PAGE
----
The Hollow Homunculus

I’ve been looking at the above image for years. You have too. There is almost nothing left to notice…but I just noticed how hollow the homunculus is.

There is no representation of your organs anywhere to be found! Are you trying to tell me that I cannot “feel” the inside of my body?!(in the simplest sense of the word)

I’m walking around with a brain and a liver and a spleen but … how do I feel them? It seems as though I can feel them, but if I really search for them in my mind… nope, not there.

Let’s start here:
We have all seen pictures of referred pain like this.

Visceral ReferralVisceral Pain

They seem overly complex and confusing. “You mean my kidney can refer and make my shoulder hurt?” Well, yes. “You mean my abdominal aorta can make me feel low back pain?” Well, yes.

The common version of explaining this is that the general visceral afferent nerves that innervate these organs (heart for example) hitch a ride with peripheral somatic sensory nerves and the signals get mixed in the dorsal horn of the spinal cord (mimicking shoulder pain). Yes that’s true, but the real reason you feel your shoulder during a heart attack is that you just can’t feel your heart. There is no place in your brain to alert yourself to heart danger, peripheral sensors or no!

It’s not that your heart made your arm hurt, it’s that we are incapable of feeling it any differently. We are limited.

If a tree falls in the forest and no one is there to hear it, does it make a sound? If a duodenum screams out in irritation, is there a receptor area to take the input?

So cerebral body sensory areas are stimulated via this peripheral phenomenon… and we gain filtered information about our visceral systems. We must make inferences. We need to correlate clusters to get an idea of our current state.

We have no first hand information about our innards. Crazy.

We are indeed hollow, a deuterostome, a tube…sensorily speaking.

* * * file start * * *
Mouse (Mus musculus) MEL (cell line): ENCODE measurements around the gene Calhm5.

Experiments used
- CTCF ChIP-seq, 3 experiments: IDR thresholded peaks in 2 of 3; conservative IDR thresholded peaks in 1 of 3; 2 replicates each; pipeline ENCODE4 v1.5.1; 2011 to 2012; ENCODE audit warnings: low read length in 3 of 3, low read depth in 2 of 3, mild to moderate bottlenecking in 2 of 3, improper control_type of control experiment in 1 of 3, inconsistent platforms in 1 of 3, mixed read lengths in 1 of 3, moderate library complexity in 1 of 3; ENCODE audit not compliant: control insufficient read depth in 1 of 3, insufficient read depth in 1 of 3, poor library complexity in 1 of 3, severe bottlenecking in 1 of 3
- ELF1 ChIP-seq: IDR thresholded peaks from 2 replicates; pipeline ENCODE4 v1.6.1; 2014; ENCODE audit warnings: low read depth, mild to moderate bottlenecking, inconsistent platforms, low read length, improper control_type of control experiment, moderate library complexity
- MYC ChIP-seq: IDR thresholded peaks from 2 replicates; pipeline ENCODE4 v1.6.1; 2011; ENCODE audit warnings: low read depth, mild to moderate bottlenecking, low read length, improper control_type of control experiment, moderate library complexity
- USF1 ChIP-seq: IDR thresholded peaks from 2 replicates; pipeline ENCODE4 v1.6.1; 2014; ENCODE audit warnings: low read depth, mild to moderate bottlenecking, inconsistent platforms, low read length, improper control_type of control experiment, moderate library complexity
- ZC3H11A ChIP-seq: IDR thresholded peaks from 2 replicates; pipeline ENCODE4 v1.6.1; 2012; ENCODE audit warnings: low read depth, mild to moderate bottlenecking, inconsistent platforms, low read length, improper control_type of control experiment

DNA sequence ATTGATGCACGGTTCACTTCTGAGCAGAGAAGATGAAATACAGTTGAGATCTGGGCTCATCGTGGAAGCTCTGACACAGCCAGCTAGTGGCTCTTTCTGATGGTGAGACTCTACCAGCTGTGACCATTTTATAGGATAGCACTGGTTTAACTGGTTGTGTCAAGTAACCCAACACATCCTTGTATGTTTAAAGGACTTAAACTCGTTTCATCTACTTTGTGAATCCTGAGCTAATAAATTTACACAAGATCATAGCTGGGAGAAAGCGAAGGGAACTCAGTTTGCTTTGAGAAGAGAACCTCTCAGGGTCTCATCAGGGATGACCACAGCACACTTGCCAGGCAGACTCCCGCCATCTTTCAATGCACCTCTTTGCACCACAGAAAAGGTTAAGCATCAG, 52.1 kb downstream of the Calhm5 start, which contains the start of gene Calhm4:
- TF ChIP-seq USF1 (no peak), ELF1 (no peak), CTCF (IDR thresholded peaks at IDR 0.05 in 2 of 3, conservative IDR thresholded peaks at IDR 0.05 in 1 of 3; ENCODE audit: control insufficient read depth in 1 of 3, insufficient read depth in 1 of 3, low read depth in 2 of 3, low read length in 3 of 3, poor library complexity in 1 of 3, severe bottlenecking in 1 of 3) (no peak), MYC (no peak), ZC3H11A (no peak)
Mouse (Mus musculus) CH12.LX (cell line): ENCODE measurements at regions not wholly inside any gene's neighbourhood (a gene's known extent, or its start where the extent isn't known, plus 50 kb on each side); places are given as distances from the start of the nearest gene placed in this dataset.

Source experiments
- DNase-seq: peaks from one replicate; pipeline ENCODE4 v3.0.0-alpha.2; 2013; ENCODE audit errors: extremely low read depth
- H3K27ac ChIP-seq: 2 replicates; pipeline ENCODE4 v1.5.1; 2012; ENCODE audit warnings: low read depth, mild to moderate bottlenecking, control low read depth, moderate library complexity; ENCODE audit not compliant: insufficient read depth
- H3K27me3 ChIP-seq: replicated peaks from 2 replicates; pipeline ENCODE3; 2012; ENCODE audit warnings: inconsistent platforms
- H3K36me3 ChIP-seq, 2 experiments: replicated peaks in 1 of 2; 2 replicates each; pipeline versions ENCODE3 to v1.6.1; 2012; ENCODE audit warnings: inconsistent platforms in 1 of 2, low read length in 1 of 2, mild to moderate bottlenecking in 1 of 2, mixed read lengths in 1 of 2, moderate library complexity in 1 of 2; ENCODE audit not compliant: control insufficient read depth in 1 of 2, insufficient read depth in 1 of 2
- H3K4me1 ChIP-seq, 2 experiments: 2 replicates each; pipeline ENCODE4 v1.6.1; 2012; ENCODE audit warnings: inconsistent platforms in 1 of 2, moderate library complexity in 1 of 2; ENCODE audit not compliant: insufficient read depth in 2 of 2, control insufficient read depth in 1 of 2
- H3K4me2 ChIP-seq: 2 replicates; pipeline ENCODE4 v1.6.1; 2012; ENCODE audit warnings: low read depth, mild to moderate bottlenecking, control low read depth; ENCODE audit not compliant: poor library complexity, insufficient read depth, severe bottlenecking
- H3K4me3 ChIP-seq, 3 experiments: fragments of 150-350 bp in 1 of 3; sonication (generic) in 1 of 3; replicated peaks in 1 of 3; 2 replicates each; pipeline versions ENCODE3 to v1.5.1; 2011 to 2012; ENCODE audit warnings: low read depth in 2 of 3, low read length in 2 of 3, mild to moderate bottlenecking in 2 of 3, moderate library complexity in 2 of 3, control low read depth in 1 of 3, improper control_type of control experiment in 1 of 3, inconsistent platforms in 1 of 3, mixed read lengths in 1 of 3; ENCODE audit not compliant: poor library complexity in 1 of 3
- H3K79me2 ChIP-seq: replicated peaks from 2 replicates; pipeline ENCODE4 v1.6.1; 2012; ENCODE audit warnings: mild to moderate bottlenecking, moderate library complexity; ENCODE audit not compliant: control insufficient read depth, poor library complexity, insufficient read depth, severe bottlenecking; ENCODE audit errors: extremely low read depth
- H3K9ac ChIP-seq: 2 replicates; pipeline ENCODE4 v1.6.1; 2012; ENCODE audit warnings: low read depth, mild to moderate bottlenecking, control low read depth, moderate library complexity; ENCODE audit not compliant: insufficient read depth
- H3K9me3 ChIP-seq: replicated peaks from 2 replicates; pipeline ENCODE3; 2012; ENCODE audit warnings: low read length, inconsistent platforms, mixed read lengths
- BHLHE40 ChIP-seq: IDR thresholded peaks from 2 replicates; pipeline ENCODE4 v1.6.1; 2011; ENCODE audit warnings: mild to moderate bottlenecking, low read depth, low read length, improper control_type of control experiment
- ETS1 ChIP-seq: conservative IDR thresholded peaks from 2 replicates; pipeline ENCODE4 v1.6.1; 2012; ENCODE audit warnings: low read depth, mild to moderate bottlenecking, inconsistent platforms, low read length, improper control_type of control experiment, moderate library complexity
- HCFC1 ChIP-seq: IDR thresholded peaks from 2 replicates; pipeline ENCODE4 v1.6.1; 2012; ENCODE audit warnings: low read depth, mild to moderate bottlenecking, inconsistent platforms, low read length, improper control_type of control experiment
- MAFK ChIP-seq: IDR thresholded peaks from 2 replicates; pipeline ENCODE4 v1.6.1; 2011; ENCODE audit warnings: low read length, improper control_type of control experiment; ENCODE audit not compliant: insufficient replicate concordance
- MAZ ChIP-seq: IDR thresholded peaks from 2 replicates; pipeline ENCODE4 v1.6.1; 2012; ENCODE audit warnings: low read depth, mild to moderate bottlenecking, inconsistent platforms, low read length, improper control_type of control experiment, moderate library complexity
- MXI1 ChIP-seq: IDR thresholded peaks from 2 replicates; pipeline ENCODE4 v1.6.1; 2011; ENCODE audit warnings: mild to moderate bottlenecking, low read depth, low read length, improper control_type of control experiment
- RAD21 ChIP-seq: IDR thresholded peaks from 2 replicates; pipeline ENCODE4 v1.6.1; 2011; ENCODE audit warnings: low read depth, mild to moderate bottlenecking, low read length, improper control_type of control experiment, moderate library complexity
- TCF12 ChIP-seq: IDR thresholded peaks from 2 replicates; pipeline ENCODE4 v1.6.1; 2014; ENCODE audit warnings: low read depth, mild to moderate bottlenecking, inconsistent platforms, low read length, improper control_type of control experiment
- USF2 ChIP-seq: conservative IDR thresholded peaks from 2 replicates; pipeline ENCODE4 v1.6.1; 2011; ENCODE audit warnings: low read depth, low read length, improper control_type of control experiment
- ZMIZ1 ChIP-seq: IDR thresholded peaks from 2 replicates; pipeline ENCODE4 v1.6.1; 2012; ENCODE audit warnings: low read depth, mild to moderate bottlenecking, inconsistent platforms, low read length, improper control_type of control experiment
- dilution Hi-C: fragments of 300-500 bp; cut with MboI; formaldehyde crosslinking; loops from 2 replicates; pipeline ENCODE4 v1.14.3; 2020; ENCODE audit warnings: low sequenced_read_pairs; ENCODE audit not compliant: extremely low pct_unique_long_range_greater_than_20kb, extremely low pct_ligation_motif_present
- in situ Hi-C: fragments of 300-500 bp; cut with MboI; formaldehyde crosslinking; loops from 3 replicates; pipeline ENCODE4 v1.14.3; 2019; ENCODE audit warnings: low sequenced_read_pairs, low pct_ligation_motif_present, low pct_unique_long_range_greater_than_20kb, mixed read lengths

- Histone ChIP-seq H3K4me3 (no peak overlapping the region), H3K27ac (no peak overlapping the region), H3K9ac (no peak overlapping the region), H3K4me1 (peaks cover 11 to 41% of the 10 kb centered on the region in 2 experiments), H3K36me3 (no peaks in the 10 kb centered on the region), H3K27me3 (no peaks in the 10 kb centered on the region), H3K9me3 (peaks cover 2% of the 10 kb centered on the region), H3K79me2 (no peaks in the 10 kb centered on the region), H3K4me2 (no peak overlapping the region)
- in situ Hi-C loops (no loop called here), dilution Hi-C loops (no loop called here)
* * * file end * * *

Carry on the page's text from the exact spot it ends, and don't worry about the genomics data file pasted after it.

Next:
-Matt D

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9 thoughts on “The Hollow Homunculus

  1. Hi Matt

    I am a sports physiotherapist from Melbourne, Australia asking the same question, massively interested in neuroscinece and pain science too. I am glad you made a good attempt to acknowledge the problem of the “empty homunculus”..

    There is a main point I think you might have missed, see what you think :
    The somato-sensory homunculus was discovered by probing the brain with electrodes and asking patients where they felt it, or observing a motor response.
    Now, when it comes to organs, as you say, they cant be consciously felt (that may be true), but a homunculus doesn’t rely on that. Somewhere in the brain or central nervous system is the representation of each organ, either as a network or cluster. And i suggest that by probing that part of the brain (eg with an electric probe) at least a “motor” response could be achieved in that organ, eg to (secrete more gastric juices). I suspect that organ representations are deeper than the cortex and spinal cord, due to their “primitive brain” nature. If there were not organ homunculus’ then they could not be controlled by our nervous system. I recently watched a educational video on the enteric nervous system: If there is an enteric nervous system, then there must be a location (homunculus) for it.
    So the only way of discovering them would be to poke around with an electrode (I’m not volunteering!)

    (I think you might have accidentally crossed the ideas of homunculus with dermatomes at some point.)
    regards,

    ChrisM

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    • Thanks Chris- excellent point… Viscera certainly is innervated and controlled,etc by our “animal brain” etc.
      You’re making me think! Perhaps it’s that it doesn’t cone to our conscious level… or when it does, the only way it can is through a crossover to the somatosensory homunculus…

      Thanks for the additional input, it’s an excellent subject to ponder..
      -Matt D

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  2. Hi Chris and Matt,

    I am a psychologist from Germany and interested in the following:

    Is there a neuronal representation of the pancreas and the insulin producing b-cells in the homunculus?

    Greatly appreciating your help,

    Michael

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  4. Matt, ENT doc here. Considering neuroplasticity and homunculus issues re: pain with surgery (or relief of pain).
    I recall being told/reading that the referred pain issues are overwhelmed by massaging the actual region. E.g., the pain of a “sinus headache” refers pain (likely migraine actually) to the forehead and temples but massaging those areas can overcome the pain as an ACTUAL stimulus to a homunculus site is stronger than a referred sensation.
    I cannot find a reference to document this though. I did not make it up did I? Do you know a reference for this thought? Thanks

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    • Actual stimulation vs referred sensation… fascinating! I do mot know of any studies, but traditional A-beta stimulation and Gate Control Theory likely play a role in findings like that.
      Thanks for the comment, that gets me thinking Stephen

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